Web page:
UGC-focused campaigns

Your customers are your business. And the ones who love your brand make the perfect advocates (and content creators) if you’ve got the right structure in place. Emails centered on top reviews or even stories written by customers on their experiences with your brand are worth their weight in gold. Let’s take the travel industry for instance: Instagram is a prime channel for rich UGC, as are blogging platforms where holidaymakers have a penchant for sharing their special moments.

Helpful advice and how-to guides

If you’re keen for your brand to own the reputation as the leader in its field, you’ll want to position your business as the true expert. One sure-fire way to demonstrate knowledge in a specific area or areas is to produce helpful content that educates consumers on how to get the most from your products and services. For example, DIY stores are well placed to create how-to guides on everything from decorating to gardening, and then emailing them to those who’ve purchased or displayed interest in the product or range.

Competitions

A free competition with the promise of an attractive prize is geared up to go down a storm. Not only will it appeal to existing subscribers, but those who enjoy sharing the good stuff are likely to forward the email to their family and friends (generating even more leads and engagements … what’s not to like?).

Cross-channel promotion campaigns

Email is just one of your marketing channels — and hopefully a strong one at that. So why not use it to encourage sign-up on all of your other channels and platforms? Send an email to subscribers to let them know about your presence on social media, get them to download your app if you have one, and direct them towards your blog for your brand’s editorial gems.

Re-engagement campaigns

If all else fails? Attempt to re-engage dissatisfied subscribers by acknowledging that the relationship’s gone south and you’re keen to rekindle the love. For instance, you could test a self-deprecating message along with a preference center that gives contacts the option to tailor the volume of emails and the content that lands in their inboxes. Irrelevant content is usually the root cause of a subscriber’s dwindling enthusiasm — so collect up-to-date information on your contacts and use it smartly to hook them back in.

Want some more ideas and real-life examples? Get your hands on a free copy of dotmailer’s ‘5 winning emails that don’t include the word sale’ cheatsheet.

The post Is this the end of offer-led email marketing? appeared first on The Email Marketing Blog.

Reblogged 3 months ago from blog.dotmailer.com

Humanise your email marketing content and bring customers closer to your brand

Content is one of the most important aspects of an email’s infrastructure. It’s the personality of the email that either grasps the recipient or puts them off. A subscriber’s impression of content can sometimes be instantaneous, so it’s essential to get it spot on from the start.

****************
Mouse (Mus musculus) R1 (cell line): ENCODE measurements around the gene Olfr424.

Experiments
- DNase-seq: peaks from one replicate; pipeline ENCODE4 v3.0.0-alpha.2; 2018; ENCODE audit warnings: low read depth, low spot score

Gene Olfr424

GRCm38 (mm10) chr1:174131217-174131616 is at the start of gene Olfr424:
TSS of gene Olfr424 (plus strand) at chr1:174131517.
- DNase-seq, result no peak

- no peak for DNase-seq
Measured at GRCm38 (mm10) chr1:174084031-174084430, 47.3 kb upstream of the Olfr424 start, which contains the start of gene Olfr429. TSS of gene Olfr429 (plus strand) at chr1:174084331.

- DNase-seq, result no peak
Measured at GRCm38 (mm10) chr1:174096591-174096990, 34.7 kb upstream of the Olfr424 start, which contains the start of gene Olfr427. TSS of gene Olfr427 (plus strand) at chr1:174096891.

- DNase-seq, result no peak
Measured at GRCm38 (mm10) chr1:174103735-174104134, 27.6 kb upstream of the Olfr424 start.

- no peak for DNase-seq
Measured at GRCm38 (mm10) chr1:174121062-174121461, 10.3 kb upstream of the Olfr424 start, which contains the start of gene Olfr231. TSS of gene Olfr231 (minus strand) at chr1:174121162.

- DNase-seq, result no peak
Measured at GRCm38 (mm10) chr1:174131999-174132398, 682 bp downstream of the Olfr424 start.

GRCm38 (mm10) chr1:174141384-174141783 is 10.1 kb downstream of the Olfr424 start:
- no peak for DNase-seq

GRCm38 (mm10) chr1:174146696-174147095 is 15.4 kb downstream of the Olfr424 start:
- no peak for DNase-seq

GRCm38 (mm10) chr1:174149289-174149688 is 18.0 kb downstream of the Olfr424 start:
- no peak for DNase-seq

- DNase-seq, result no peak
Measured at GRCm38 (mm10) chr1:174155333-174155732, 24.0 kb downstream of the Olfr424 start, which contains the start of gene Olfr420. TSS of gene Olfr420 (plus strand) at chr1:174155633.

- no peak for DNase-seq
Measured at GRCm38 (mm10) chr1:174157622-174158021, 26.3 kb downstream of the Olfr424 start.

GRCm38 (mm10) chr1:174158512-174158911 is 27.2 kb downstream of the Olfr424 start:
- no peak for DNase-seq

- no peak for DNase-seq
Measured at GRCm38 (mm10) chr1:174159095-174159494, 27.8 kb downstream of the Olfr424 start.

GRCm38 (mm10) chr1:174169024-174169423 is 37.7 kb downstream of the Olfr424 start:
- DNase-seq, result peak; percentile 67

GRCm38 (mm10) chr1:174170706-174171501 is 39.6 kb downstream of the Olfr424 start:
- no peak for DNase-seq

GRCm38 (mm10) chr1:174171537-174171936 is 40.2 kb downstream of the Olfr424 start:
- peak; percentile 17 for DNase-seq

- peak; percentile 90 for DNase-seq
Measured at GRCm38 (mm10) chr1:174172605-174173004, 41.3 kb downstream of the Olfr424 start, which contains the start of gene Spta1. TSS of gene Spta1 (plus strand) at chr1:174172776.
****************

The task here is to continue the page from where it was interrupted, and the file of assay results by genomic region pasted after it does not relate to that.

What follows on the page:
In The Future of email marketing – 2017 edition, there were a few thought-provoking points on content that really made me reflect on the importance of copy in an email. The below point stood out for me the most:

Email will (and should) have a more conversational voice and tone.

Aweber quoted Maya Angelou, the famed American poet: “people don’t always remember what you say … but they always remember how you made them feel”. We should apply this to an email marketing context: what a brand says can be compelling, but how it’s said leaves the lasting impression (and that’s what really matters).

Brands need to be plain-speaking, casual and not take themselves too seriously. Branding needs to be baked into every sentence. Writing content that oozes personality will help customers relate more to your business, and even feel a part of it. This is an essential goal of email marketing; to keep the core (business) and the periphery (customers) as entwined as possible. Because really, what would a business be without its customers?

According to Aweber, voice and tone are two separate objectives of content; the former is the “mission”, i.e. the message of the email; the latter is the delivery of said mission. This tends to be descriptive and should – in terms of best practice – be conveyed in an emotive way. The key is to humanise the message and make it specifically relatable to a human being’s sub-conscious. Do not view them as subscribers or even customers.

What does this look like in practice?

A great example is Naked Wines’ emails. According to Kunle Campbell, “they [Naked Wines] … relentlessly infuse dynamism into their business” and “their copywriting … is crisply written, with an easily identifiable tone of voice to go along with it”.

It’s worth noting that any business can do this. An email from a financial corporation might find it harder to send a relatable and emotional message than say, a charity or a pet shop. However, as long as you ask yourself the following questions –

  • What does the email mean?
  • What do we want the individual to feel?
  • What do we want the subscriber to do?

– you’ll be on track. Be creative and think outside the box.

 

 

Sources:

https://blog.aweber.com/email-marketing/how-to-develop-tone-of-voice-to-connect-with-your-email-audience.htm

http://www.emailmonday.com/email-marketing-future

https://2xecommerce.com/nakedwines-marketing/ (Kunle Campbell)

The post Humanise your email marketing content and bring customers closer to your brand appeared first on The Email Marketing Blog.

Reblogged 4 months ago from blog.dotmailer.com